Inselberg floristics exemplify the coast to inland OCBIL transition in a global biodiversity hotspot

Stephen D. Hopper, Peggy L. Fiedler, Colin J. Yates

Research output: Contribution to journalArticlepeer-review

6 Citations (Scopus)


We examined the floristics of granitoid inselbergs in the hitherto poorly documented south-eastern region of the Southwest Australian Floristic Region (SWAFR) and adjacent Great Western Woodlands, addressing several hypotheses of OCBIL (old, climatically buffered, infertile landscapes) theory. We found exceptional taxon richness (1550 taxa on 89 inselbergs, with 58 well-sampled inselbergs and 1493 taxa chosen for detailed analyses). Granite inselberg endemism declined towards the arid inland, although taxon richness did not. OCBILs are likely to be found up to 500 km inland, not ∼300 km as previously hypothesized. Hybrids were extremely rare on the 58 inselbergs analysed, whereas rare species, including singletons, were abundant. Conversely, exotic weeds were less common than in the whole SWAFR flora (8.2% vs 12.8%). Granite plant communities were distributed in bands parallel to the south coast, approximating the general transition from the Esperance and Boylya Floristic Districts across the SWAFR boundary north into the Arid Zone's Great Western Woodlands. Positive correlations were found between several plant life forms and inselberg area. There was a decrease from the coast inland for most life forms, except for annual and graminoid herbs that increased in taxa inland. Thus, inselberg floristics exemplify the coast-to-inland OCBIL transition in this global biodiversity hotspot.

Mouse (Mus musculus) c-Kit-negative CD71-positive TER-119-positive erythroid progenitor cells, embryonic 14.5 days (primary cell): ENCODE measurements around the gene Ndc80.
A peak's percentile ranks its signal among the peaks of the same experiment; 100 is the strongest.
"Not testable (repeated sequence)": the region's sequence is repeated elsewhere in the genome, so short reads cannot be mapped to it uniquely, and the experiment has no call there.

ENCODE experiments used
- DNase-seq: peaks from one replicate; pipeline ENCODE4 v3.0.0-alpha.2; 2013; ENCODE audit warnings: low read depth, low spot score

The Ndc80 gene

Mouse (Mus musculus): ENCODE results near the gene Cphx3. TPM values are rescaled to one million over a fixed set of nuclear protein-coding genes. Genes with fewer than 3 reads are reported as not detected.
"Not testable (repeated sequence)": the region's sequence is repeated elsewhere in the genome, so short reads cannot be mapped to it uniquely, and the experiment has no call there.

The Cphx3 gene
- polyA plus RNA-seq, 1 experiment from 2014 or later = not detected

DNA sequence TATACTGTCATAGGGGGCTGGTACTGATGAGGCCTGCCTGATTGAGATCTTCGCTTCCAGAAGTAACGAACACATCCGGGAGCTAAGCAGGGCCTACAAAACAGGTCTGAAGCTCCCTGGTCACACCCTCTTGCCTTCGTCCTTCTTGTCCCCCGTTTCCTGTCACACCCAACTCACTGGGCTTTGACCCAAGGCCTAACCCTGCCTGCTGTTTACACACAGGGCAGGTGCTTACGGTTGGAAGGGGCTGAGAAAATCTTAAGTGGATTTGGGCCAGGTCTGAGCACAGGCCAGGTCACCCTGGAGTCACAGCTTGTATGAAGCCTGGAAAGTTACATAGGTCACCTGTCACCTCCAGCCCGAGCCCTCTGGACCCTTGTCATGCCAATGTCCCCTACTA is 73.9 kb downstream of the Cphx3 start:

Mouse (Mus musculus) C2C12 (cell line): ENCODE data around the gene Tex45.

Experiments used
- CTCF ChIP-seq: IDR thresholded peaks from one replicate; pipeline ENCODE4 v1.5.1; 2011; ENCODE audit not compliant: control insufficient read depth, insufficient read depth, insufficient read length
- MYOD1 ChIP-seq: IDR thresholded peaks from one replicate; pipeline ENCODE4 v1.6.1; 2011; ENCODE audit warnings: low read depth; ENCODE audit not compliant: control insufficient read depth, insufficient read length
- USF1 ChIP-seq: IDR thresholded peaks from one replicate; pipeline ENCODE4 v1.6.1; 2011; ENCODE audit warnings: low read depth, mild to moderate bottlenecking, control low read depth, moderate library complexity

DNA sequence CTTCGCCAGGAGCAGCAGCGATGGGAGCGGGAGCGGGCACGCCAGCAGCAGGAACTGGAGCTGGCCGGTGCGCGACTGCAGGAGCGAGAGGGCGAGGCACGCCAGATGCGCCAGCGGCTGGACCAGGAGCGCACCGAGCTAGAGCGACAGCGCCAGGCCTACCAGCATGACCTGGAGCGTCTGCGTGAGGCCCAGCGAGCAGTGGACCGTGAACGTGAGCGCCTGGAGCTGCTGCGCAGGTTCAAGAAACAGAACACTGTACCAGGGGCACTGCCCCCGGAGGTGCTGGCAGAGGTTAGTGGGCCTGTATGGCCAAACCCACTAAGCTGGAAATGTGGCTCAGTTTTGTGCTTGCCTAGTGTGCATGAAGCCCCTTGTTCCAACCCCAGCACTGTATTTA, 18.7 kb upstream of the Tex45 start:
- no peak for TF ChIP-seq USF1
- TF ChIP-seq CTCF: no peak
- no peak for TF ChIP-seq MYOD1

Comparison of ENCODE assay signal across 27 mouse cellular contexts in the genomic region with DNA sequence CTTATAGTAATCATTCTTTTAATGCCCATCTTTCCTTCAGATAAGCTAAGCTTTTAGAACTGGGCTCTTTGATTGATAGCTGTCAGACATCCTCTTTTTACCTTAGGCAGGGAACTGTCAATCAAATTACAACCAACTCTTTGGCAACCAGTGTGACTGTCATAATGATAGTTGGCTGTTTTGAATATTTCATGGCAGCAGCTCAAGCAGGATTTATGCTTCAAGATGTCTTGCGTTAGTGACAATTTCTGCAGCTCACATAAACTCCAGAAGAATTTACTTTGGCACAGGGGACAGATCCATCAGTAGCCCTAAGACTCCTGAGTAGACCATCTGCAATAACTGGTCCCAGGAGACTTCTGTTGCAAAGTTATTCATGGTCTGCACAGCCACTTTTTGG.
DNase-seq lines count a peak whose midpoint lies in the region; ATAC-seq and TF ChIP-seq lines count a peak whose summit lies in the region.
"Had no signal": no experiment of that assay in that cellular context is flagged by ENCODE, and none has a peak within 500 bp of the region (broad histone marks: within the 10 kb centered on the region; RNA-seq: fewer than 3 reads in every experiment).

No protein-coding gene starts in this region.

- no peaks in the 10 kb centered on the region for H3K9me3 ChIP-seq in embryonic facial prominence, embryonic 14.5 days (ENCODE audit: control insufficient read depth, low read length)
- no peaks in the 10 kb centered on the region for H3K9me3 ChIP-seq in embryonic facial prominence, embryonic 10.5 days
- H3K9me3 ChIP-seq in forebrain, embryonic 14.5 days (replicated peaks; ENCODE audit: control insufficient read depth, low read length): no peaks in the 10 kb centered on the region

Original languageEnglish
Pages (from-to)624-644
Number of pages21
JournalBiological Journal of the Linnean Society
Issue number2
Publication statusPublished - 1 Jun 2021


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